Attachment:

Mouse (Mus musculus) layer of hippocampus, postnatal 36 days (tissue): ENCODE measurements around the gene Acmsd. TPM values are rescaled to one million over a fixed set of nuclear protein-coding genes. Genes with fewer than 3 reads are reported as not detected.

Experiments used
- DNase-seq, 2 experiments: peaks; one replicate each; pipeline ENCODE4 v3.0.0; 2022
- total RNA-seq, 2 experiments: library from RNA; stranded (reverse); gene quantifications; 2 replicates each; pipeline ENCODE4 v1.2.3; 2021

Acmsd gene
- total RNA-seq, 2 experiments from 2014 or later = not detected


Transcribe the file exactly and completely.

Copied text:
Mouse (Mus musculus) layer of hippocampus, postnatal 36 days (tissue): ENCODE measurements around the gene Acmsd. TPM values are rescaled to one million over a fixed set of nuclear protein-coding genes. Genes with fewer than 3 reads are reported as not detected.

Experiments used
- DNase-seq, 2 experiments: peaks; one replicate each; pipeline ENCODE4 v3.0.0; 2022
- total RNA-seq, 2 experiments: library from RNA; stranded (reverse); gene quantifications; 2 replicates each; pipeline ENCODE4 v1.2.3; 2021

Acmsd gene
- total RNA-seq, 2 experiments from 2014 or later = not detected